Disaster recovery preparation

After a lot of trial and error, here’s the virus disaster recovery kit I came up with:

- a CD with the BartPE ISO burned onto it, and
- a USB thumb drive full of malware removal tools

Although it wasn’t useful for this purpose, I also recommend having a copy of Ultimate Boot CD laying around for computer emergencies: http://www.ultimatebootcd.com/

Bart's Preinstalled Environment (BartPE) bootable live windows CD/DVD: http://www.nu2.nu/pebuilder/

BartPE is a CD bootable environment that has some Windows functionality. Basically it allows you to bypass your infected hard drive and run Windows executable programs from the thumb drive. You will need your Windows install CD to create the ISO as it uses Windows system files.

Theoretically you could create plug-ins to include your favorite programs with the BartPE ISO, but I found this wasn’t as easy as it looked or sounded. Although there are a number of sites offering BartPE plug-ins for antivirus/antispyware, all the ones I found were so old as to be practically useless.

That doesn’t matter; the basic BartPE ISO is all you need to boot to an environment from CD that allows you to run the virus removal tools from the USB thumb drive. It’s easier to keep adding updated antivirus tools to a thumb drive anyway – download the latest one every month.

The moment you suspect your computer has become infected with a virus, worm, Trojan, or any other kind of malware you should unplug it from the network immediately. Pop in the BartPE CD, shut it down and leave it off for 30 seconds, plug in the USB thumb drive and restart it, making sure that the CD drive is ahead of the hard drive in the BIOS boot sequence.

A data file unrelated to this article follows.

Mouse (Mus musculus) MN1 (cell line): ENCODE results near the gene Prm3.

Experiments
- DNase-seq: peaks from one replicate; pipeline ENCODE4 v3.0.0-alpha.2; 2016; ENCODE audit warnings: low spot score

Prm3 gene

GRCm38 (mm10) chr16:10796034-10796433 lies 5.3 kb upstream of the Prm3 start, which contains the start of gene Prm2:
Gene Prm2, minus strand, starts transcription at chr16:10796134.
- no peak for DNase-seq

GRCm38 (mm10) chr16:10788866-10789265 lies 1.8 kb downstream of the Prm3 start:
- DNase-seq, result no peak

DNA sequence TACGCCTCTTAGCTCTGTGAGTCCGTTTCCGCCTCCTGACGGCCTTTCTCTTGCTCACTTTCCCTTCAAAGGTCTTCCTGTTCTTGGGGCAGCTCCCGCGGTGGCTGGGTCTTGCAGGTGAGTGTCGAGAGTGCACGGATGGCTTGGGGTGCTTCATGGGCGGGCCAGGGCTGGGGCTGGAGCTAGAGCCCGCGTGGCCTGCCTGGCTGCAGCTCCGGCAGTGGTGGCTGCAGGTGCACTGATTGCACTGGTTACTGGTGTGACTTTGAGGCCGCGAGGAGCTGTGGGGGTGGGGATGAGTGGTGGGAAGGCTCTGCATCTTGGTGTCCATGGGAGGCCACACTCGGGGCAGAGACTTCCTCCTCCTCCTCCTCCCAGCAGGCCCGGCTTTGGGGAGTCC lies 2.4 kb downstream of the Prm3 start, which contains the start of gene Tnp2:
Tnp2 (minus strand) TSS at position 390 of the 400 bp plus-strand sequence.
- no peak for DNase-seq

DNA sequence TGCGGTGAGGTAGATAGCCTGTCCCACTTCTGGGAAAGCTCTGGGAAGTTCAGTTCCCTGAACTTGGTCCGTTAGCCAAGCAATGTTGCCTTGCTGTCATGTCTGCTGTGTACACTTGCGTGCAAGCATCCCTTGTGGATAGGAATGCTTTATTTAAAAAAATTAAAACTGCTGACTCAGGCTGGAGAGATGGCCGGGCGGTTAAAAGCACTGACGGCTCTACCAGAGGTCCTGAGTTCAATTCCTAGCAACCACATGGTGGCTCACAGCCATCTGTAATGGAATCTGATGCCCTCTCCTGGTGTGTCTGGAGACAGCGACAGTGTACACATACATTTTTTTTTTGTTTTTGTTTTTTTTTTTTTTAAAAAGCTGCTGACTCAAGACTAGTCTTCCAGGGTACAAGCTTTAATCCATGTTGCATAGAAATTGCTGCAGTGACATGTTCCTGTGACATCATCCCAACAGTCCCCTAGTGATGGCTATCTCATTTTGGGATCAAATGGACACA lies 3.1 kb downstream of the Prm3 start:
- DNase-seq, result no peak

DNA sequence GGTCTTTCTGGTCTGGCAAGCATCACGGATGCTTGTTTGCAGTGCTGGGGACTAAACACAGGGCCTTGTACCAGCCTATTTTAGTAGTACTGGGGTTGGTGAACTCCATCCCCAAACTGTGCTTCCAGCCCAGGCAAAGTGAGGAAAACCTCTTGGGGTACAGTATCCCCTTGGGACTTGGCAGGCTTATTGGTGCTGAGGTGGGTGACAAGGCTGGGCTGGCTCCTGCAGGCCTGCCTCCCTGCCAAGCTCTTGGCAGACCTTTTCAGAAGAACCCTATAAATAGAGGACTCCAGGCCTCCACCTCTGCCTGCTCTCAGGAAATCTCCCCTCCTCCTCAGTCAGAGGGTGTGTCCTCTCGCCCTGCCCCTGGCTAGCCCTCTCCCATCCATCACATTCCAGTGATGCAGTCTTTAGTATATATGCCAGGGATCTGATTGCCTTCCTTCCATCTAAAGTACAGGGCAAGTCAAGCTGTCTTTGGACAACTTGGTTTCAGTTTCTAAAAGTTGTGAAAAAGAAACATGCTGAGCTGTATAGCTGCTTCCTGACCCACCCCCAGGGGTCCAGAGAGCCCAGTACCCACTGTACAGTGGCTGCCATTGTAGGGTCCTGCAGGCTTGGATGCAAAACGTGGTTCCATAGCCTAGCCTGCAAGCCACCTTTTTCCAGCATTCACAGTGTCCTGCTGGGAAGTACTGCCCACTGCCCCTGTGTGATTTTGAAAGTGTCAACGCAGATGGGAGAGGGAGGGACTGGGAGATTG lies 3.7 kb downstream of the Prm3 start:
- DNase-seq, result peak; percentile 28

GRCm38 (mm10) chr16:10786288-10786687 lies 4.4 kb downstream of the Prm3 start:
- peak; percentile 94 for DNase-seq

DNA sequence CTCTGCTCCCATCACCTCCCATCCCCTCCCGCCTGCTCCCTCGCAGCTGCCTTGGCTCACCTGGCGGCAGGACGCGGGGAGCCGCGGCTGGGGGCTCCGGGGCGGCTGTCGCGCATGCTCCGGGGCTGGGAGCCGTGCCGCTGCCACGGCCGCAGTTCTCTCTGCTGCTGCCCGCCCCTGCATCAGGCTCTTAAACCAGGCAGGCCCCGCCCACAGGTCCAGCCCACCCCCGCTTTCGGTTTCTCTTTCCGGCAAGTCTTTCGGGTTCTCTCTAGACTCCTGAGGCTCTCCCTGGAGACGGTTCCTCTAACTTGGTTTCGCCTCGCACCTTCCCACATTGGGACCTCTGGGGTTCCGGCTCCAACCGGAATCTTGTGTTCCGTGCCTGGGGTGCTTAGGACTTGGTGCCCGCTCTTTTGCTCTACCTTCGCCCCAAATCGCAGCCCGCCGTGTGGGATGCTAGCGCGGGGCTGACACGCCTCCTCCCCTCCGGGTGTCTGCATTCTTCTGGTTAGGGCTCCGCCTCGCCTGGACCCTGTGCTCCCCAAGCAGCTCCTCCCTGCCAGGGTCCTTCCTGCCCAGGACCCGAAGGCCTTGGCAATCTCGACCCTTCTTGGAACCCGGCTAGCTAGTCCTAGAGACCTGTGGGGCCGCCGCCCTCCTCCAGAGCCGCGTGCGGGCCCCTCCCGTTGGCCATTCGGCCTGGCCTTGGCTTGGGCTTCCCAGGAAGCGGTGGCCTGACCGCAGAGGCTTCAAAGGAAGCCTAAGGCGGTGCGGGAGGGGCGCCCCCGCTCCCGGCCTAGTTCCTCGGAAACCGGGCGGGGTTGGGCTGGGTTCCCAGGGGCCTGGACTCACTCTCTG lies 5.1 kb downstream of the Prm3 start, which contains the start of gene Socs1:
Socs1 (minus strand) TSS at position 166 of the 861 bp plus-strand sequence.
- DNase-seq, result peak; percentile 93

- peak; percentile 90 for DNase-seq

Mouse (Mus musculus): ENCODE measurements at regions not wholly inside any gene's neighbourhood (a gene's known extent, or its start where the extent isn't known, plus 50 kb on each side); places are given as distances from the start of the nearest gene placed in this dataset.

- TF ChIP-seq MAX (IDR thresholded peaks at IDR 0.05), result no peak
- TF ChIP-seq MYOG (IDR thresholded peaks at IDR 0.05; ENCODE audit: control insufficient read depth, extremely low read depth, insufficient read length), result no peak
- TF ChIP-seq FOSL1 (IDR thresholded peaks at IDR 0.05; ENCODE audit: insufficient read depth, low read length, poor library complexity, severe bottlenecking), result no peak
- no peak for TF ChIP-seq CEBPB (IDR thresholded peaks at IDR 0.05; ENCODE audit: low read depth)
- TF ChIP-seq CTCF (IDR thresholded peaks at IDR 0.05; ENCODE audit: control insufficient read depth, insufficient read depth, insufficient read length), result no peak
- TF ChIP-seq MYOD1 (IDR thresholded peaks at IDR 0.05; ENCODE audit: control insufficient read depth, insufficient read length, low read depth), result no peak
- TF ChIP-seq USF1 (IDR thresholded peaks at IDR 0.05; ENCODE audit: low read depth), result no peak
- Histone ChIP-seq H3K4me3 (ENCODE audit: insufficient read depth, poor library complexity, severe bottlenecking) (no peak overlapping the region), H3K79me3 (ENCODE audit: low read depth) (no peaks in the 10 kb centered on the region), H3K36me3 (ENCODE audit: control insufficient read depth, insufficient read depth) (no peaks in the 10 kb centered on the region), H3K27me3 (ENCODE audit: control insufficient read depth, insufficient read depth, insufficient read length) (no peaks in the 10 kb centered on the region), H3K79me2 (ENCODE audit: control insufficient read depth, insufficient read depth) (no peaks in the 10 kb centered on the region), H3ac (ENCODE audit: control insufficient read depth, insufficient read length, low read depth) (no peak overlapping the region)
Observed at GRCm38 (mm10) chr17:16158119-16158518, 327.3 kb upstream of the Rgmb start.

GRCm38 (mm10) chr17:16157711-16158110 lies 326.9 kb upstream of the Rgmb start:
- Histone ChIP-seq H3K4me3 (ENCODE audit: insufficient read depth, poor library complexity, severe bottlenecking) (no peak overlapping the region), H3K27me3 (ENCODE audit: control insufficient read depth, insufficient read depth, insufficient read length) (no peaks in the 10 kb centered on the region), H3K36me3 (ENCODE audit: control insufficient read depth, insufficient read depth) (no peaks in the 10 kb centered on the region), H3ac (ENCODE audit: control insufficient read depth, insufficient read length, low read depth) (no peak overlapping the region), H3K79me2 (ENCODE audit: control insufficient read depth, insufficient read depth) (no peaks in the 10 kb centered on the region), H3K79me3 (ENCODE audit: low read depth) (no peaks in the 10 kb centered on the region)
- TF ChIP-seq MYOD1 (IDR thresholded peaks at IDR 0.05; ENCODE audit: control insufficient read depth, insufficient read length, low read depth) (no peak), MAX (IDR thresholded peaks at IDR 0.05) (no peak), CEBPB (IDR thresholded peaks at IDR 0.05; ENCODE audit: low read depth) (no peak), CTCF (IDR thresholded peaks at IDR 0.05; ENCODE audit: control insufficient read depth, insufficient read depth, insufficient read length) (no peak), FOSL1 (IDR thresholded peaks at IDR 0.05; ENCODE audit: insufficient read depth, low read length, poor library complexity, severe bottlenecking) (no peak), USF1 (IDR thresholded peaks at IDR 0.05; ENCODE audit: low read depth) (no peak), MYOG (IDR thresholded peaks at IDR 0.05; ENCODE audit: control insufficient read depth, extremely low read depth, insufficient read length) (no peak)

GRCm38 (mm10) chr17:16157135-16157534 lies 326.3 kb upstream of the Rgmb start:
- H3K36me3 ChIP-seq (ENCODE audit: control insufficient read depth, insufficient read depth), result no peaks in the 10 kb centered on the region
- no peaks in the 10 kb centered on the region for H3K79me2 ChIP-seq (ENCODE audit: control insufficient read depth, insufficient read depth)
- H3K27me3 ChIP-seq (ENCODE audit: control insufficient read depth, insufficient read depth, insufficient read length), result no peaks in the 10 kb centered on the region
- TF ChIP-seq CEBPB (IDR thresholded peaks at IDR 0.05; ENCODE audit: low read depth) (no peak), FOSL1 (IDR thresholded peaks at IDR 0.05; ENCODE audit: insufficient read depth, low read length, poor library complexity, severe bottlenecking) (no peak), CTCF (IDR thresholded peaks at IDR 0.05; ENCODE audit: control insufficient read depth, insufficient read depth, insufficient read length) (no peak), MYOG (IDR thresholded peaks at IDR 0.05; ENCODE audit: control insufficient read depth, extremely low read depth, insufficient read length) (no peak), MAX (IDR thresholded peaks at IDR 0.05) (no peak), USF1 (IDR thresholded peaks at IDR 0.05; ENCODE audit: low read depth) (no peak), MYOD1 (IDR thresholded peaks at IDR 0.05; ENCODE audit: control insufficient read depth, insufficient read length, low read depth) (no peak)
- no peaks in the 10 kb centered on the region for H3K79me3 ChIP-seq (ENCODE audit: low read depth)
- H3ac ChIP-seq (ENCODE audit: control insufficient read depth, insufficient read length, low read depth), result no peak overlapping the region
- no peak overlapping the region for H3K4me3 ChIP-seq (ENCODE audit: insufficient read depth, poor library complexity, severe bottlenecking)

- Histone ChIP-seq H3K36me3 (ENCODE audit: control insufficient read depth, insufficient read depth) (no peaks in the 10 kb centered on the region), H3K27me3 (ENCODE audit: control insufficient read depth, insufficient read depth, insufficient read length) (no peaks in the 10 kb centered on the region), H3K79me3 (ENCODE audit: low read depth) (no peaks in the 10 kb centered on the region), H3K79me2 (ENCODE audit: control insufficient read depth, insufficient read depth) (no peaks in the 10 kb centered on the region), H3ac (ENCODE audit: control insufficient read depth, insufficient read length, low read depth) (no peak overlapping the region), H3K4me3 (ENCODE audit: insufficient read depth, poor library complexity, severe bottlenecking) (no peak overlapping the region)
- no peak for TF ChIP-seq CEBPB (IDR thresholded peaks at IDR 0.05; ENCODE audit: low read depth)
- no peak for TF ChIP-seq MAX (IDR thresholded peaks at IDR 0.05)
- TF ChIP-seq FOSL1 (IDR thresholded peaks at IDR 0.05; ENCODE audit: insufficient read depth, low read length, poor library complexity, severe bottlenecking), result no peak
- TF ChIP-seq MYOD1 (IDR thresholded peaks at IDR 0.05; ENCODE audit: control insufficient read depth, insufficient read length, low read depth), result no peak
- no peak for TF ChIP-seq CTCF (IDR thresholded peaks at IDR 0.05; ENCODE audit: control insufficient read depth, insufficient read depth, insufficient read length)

Start by running these standalone programs – these do not require installation; they can run in BartPE from the thumb drive:

Trend Micro CWShredder: http://us.trendmicro.com/us/products/personal/CWShredder/
McAfee Avert Stinger: http://vil.nai.com/VIL/stinger/
avast! Virus Cleaner: http://www.avast.com/eng/avast-virus-cleaner.html
SmitFraudFix: http://siri.urz.free.fr/Fix/SmitfraudFix_En.php
Trend Micro Sysclean: http://www.trendmicro.com/download/dcs.asp (DOS executable)

If you know exactly which virus has infected your computer and if you have another computer you can use, you can go to one of these sites and download the specific removal tool for that virus:

Kaspersky Virus Removal Tools: http://www.kaspersky.com/removaltools
Symantec Virus Removal Tools: http://www.symantec.com/business/security_response/removaltools.jsp

Once your computer is clean enough to restart in Safe Mode, you can install and run these programs:

bitdefender: http://www.bitdefender.com/ - excellent!
Malwarebytes' Anti-Malware: http://www.malwarebytes.org/mbam.php - excellent!
Simply Super Software Trojan Remover: http://www.simplysup.com/ - excellent!

Here are some anti-virus reviews:


I hope this helps, and I welcome any feedback. Thanks!

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1 comment:

FreedomJoyAdventure said...

No, Karl, you may not spam my blog with your ads for cheap RAM.